ื“ืชื ืŸ ืจื‘ื™ ืฉืžืขื•ืŸ ืื•ืžืจ ืงื“ืฉื™ื ืฉื—ื™ื™ื‘ ื‘ืื—ืจื™ื•ืชืŸ ื—ื™ื™ื‘ ืืœืžื ื“ื‘ืจ ื”ื’ื•ืจื ืœืžืžื•ืŸ ื›ืžืžื•ืŸ ื“ืžื™


As we learned in a mishna (74b): Rabbi Shimon says: In the case of sacrificial animals for which the owner bears financial responsibility to replace any of them with another animal if it is lost or it dies, the thief is obligated to pay the fourfold or fivefold payment if he slaughters the animal. Although one is generally not liable to pay the double payment for stealing consecrated items, Rabbi Shimon maintains that this case is different, since as a result of the animalโ€™s theft the owner sustains a loss by being required to substitute another animal for it. Since the animalโ€™s loss has financial ramifications for the owner apart from any inherent value it has, it has value for him. Apparently, Rabbi Shimon holds that an item whose elimination causes financial loss is considered to have monetary value.


ืืžืจ ืจื‘ ื›ื”ื ื ืืžืจื™ืชื ืœืฉืžืขืชื ืงืžื™ื” ื“ืจื‘ ื–ื‘ื™ื“ ืžื ื”ืจื“ืขื ืžื™ ืžืฆื™ืช ืžื•ืงืžืช ืžืชื ื™ืชื™ืŸ ื›ืจื‘ื™ ืžืื™ืจ ื•ืœื ื›ืจื‘ื™ ืฉืžืขื•ืŸ ื•ื”ื ืงืชื ื™ ืกื™ืคื ืจื‘ื™ ืฉืžืขื•ืŸ ืคื•ื˜ืจ ื‘ืฉื ื™ ืืœื• ืžื›ืœืœ ื“ื‘ื›ื•ืœื” ืžืชื ื™ืชื™ืŸ ืžื•ื“ื”


Rav Kahana said: I recited this halakha, according to which the mishna follows the opinion of Rabbi Meir, in front of Rav Zevid of Nehardeโ€™a, and I asked him: Is it correct to say that you can establish the mishna in accordance with the opinion of Rabbi Meir, and not in accordance with the opinion of Rabbi Shimon? But isnโ€™t it taught in the last clause of the mishna: Rabbi Shimon exempts the thief from the fourfold or fivefold payment in these last two cases. One can learn by inference that in all the rest of the cases in the mishna, apart from these two, Rabbi Shimon concedes that the thief pays the fourfold or fivefold payment.


ืืžืจ ืœื™ื” ืœื ืžื›ืœืœ ื“ืžื•ื“ื” ื‘ื˜ื‘ื— ื•ืžื›ืจ ืœืจืคื•ืื” ื•ืœื›ืœื‘ื™ื


Rav Zevid said to him: No; that is not the correct inference from the mishna. Rather, by inference one can learn only that Rabbi Shimon concedes that the thief pays the fourfold or fivefold payment in the cases mentioned immediately prior to this one, specifically in a case where the thief slaughtered or sold the animal in order that it should be used for medicinal purposes or for feeding to dogs. Therefore, it can be correct to establish the mishna in accordance with the opinion of Rabbi Meir and not in accordance with the opinion of Rabbi Shimon.


ื’ื ื‘ ืžืฉืœ ืื‘ื™ื• ื•ื˜ื‘ื— ื•ืžื›ืจ ื•ื›ื•ืณ ื‘ืขื ืžื™ื ื™ื” ืจื‘ื ืžืจื‘ ื ื—ืžืŸ ื’ื ื‘ ืฉื•ืจ ืฉืœ ืฉื ื™ ืฉื•ืชืคื™ืŸ ื•ื˜ื‘ื—ื• ื•ื”ื•ื“ื” ืœืื—ื“ ืžื”ืŸ ืžื”ื•


ยง The mishna teaches: If one stole an animal of his fatherโ€™s and then slaughtered or sold it, and afterward his father died, he pays the fourfold or fivefold payment to his fatherโ€™s other heirs. Rava raised a dilemma before Rav Naแธฅman: If one stole an ox belonging to two partners and slaughtered it, and subsequently admitted the theft to one of the partners, which means that he is exempt from paying the fourfold or fivefold payment to that partner, in accordance with the principle that one who admits his own guilt is exempt from fines, what is the halakha with regard to payment to the other partner?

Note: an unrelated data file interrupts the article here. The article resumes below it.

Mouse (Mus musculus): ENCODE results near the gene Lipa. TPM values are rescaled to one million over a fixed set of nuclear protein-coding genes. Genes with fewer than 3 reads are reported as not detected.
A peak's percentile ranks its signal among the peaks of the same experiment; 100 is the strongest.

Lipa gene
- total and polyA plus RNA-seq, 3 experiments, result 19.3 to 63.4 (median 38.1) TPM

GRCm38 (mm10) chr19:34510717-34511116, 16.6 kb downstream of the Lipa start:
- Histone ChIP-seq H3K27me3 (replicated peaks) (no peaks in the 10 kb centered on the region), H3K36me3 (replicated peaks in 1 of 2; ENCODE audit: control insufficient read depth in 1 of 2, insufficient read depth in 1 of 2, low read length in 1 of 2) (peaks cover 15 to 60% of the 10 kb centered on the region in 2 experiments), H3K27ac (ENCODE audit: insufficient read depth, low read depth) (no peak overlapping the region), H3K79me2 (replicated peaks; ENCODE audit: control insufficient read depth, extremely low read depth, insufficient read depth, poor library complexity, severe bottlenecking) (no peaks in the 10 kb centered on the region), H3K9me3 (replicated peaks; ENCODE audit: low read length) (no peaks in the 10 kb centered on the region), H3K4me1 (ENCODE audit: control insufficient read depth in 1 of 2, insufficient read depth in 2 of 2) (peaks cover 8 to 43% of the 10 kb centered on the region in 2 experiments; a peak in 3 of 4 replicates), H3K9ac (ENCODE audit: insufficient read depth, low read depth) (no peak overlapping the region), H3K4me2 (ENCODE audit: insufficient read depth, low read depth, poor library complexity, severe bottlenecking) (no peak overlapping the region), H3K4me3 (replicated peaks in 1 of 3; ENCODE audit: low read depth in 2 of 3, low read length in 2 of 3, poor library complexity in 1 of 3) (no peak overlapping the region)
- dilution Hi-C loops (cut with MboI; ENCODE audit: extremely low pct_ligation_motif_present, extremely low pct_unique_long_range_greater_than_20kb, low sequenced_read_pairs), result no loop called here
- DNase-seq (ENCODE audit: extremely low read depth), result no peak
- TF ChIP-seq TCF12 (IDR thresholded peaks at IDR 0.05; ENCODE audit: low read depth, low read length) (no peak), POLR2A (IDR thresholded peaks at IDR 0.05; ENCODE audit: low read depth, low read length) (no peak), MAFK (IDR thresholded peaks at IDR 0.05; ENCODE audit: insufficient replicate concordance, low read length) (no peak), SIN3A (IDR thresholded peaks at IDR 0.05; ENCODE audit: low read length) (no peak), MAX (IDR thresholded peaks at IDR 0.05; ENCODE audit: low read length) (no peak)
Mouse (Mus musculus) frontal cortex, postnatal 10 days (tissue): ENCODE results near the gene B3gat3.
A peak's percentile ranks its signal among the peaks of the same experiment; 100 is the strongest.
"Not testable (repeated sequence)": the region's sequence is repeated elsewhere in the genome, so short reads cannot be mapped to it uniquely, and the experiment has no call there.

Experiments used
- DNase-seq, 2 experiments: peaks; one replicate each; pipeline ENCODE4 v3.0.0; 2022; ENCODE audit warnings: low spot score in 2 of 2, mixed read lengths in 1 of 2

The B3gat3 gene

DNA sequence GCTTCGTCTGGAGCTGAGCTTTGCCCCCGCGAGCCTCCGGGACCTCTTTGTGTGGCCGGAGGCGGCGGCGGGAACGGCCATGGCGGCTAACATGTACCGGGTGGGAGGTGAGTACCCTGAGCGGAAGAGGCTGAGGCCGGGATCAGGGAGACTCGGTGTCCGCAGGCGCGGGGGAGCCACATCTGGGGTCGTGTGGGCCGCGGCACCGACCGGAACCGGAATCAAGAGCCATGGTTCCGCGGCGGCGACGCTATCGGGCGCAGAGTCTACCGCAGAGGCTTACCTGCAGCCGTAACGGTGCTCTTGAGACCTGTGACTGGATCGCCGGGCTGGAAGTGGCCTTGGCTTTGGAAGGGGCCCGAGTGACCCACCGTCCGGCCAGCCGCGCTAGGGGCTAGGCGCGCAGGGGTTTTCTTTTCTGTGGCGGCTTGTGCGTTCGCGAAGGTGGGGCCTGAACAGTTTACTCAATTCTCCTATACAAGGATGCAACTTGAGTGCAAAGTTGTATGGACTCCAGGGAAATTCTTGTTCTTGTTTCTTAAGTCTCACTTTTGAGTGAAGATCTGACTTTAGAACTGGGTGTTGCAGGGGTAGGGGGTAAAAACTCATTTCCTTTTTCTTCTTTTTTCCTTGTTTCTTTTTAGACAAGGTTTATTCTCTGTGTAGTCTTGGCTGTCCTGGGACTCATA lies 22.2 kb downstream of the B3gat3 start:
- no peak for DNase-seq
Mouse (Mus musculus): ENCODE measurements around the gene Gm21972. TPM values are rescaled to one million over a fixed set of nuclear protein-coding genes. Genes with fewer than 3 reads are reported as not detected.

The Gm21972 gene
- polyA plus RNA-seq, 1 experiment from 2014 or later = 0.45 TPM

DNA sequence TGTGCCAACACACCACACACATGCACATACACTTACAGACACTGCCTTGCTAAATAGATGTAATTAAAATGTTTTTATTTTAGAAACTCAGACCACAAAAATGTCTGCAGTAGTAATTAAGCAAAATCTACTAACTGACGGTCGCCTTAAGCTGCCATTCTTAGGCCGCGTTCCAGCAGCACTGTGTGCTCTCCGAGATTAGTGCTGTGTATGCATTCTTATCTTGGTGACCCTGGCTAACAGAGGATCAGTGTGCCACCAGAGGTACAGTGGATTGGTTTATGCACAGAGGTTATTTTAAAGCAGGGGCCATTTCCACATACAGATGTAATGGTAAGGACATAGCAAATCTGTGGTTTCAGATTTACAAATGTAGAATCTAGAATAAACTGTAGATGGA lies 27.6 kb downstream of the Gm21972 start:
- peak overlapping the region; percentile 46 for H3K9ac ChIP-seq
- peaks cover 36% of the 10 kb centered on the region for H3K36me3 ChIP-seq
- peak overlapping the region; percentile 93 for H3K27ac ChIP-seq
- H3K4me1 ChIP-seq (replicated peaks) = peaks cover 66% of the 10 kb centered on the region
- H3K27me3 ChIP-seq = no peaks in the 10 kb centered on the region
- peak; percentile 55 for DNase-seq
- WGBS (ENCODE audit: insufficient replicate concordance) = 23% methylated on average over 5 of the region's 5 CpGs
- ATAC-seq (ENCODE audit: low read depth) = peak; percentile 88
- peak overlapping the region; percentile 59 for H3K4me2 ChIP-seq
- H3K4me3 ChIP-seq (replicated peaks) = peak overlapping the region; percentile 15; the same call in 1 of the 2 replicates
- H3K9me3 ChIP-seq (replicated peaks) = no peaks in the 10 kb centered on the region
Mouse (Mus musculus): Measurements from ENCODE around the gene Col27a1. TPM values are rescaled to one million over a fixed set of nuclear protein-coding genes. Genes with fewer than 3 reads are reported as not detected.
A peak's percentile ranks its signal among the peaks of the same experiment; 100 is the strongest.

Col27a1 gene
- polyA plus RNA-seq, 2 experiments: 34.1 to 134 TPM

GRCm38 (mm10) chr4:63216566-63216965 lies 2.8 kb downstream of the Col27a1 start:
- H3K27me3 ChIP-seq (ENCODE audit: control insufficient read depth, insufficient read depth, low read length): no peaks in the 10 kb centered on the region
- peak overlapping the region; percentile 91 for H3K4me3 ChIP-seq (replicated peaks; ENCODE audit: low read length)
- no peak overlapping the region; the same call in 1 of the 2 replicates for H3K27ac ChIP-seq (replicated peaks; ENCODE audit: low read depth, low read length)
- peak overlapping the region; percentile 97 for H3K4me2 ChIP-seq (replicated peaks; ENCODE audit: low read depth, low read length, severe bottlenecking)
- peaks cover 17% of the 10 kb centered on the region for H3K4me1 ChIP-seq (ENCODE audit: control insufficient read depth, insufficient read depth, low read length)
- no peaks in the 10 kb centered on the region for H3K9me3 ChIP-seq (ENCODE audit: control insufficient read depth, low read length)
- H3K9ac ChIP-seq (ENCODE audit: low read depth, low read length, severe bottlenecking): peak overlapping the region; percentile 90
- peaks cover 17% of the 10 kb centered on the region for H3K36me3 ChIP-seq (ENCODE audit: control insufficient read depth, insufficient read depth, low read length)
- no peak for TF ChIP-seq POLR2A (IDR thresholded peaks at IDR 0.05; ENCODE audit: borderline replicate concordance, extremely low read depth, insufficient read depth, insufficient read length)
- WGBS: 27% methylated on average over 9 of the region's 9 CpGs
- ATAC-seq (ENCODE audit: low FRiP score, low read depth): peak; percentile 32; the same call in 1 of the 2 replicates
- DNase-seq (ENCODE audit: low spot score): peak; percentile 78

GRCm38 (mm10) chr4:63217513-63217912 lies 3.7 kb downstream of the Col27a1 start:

ื—ืžืฉื” ื‘ืงืจ ืืžืจ ืจื—ืžื ื ื•ืœื ื—ืžืฉื” ื—ืฆืื™ ื‘ืงืจ ืื• ื“ืœืžื ื—ืžืฉื” ื‘ืงืจ ืืžืจ ืจื—ืžื ื ื•ืืคื™ืœื• ื—ืžืฉื” ื—ืฆืื™ ื‘ืงืจ ืืžืจ ืœื™ื” ื—ืžืฉื” ื‘ืงืจ ืืžืจ ืจื—ืžื ื ื•ืœื ื—ืžืฉื” ื—ืฆืื™ ื‘ืงืจ


The Gemara explains the sides of the dilemma: The Merciful One states in the Torah: โ€œHe shall pay five oxen for an oxโ€ (Exodus 21:37), which indicates five full oxen, but not five half-oxen. Or perhaps when the Merciful One states โ€œfive oxen,โ€ this means that even five half-oxen must be paid in a case of this kind. Rav Naแธฅman said to Rava: The Merciful One states: โ€œFive oxen,โ€ which means five full oxen, but not five half-oxen.


ืื™ืชื™ื‘ื™ื” ื’ื ื‘ ืžืฉืœ ืื‘ื™ื• ื•ื˜ื‘ื— ื•ืžื›ืจ ื•ืื—ืจ ื›ืš ืžืช ืื‘ื™ื• ืžืฉืœื ืชืฉืœื•ืžื™ ืืจื‘ืขื” ื•ื—ืžืฉื” ื•ื”ื ื”ื›ื ื›ื™ื•ืŸ ื“ืžืช ืื‘ื™ื• ื›ืžื• ืฉืงื“ื ื•ื”ื•ื“ื” ืœืื—ื“ ืžื”ืŸ ื“ืžื™ ื•ืงืชื ื™ ืžืฉืœื ืชืฉืœื•ืžื™ ืืจื‘ืขื” ื•ื—ืžืฉื”


Rava raised an objection to him from the mishna: If one stole an animal of his fatherโ€™s and then slaughtered or sold it, and afterward his father died, he pays the fourfold or fivefold payment. But here, since his father died and the thief has inherited part of the stolen animal himself, it is similar to the case of one who stole from two partners and went ahead and admitted the theft to one of them, i.e., to himself. In the case of the mishna he is exempt from paying the portion of the fine that is for himself, and yet the mishna teaches that he pays the other heirs their portion of the fourfold or fivefold payment.